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Santiago Ramón y Cajal spoke of the "bewitchment of the infinitely small" underlying his incessant striving to clarify the bewildering ramifications of neurohistology. Do pathologists feel aggrieved when they view the distortions wrought by disease on the beautiful "cellscapes" under their lenses? Presumably they find a compensating fascination in mechanisms of repair just as clinicians viewing, say, cerebellar ataxia see not a parody of normal movement but a sorrowful testimony of an absent synergism taken for granted by the healthy; or they may experience a detective's delight in checking the fingerprints of disease, just as clinicians elicit quite sinister physical signs with almostpleasurable detachment if they provide diagnostic information. Certainly Dr. Dublin's well-informed treatise on neuropathology, now in its second edition, is written in a manner suggesting total engrossment in his subject.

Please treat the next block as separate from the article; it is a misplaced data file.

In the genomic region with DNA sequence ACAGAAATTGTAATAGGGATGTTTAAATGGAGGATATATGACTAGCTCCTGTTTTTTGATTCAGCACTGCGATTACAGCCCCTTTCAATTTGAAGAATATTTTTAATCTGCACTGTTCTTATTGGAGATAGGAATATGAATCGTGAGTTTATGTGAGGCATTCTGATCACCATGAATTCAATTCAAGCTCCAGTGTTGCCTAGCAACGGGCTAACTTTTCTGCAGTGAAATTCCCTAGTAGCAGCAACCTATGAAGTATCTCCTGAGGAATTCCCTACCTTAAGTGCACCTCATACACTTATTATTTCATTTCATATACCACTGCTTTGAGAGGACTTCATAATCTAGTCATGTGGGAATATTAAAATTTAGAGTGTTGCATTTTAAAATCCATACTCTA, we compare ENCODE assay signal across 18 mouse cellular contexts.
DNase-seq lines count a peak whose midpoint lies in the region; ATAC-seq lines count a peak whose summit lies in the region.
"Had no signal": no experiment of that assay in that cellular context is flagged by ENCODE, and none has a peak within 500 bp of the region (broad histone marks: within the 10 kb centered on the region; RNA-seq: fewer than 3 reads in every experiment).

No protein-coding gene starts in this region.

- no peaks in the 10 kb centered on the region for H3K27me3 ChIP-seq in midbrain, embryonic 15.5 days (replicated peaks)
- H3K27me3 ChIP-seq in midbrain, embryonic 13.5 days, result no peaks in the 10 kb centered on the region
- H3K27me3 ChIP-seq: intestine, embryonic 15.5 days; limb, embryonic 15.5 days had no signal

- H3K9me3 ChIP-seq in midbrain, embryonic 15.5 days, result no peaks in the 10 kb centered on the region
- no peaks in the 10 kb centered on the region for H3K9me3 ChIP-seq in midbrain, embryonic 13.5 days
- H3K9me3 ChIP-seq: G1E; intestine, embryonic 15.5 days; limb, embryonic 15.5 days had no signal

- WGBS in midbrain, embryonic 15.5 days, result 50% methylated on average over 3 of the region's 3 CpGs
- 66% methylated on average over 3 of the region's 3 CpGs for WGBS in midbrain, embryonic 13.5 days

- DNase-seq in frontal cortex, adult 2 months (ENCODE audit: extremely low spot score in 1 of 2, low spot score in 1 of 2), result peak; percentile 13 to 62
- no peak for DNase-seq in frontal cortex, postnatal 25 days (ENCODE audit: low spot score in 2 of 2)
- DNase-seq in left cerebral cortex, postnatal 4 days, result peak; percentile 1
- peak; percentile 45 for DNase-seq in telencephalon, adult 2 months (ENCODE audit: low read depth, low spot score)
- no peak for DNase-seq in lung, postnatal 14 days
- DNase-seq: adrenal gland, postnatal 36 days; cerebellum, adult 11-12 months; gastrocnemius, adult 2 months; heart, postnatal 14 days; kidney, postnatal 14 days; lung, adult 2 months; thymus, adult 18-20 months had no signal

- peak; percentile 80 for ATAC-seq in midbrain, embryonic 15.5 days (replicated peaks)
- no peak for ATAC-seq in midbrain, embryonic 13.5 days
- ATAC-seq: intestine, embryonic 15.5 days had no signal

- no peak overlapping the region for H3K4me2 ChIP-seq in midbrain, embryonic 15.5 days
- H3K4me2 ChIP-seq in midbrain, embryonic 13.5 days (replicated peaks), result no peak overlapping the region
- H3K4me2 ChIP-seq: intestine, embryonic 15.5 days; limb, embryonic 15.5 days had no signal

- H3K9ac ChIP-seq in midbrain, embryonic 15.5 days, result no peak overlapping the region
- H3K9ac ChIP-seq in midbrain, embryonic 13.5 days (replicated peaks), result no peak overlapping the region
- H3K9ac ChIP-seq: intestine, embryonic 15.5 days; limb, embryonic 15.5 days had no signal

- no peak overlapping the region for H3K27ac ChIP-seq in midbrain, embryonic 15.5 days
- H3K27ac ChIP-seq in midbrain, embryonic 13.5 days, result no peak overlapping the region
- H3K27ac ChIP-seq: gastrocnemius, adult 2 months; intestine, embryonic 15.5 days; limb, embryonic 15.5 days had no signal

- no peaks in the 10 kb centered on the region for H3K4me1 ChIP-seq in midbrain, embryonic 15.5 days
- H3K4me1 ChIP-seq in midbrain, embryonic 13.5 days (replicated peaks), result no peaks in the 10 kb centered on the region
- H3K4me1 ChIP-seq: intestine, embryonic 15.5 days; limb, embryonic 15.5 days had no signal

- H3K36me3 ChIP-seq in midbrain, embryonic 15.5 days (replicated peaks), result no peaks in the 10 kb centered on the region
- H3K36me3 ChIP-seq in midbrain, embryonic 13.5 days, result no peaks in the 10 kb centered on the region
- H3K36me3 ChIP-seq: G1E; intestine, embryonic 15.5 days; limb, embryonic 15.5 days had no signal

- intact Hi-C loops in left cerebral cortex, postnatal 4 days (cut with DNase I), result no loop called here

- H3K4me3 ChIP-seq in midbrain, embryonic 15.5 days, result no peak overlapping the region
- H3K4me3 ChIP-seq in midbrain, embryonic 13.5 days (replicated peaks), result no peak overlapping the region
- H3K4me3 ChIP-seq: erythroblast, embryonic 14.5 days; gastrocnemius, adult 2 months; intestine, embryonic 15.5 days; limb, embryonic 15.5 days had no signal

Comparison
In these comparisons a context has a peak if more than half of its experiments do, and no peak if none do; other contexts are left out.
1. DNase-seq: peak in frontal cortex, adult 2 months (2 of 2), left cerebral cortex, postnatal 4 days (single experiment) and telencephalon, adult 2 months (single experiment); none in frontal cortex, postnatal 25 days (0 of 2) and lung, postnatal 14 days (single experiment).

Without attempting to be exhaustive, he has dealt adequately with the pathology of the major nervous diseases and
Lyons JB. Fundamentals of Neuropathology, ed 2.. Arch Intern Med. 1968;122(1):87-88. doi:10.1001/archinte.1968.00300060089031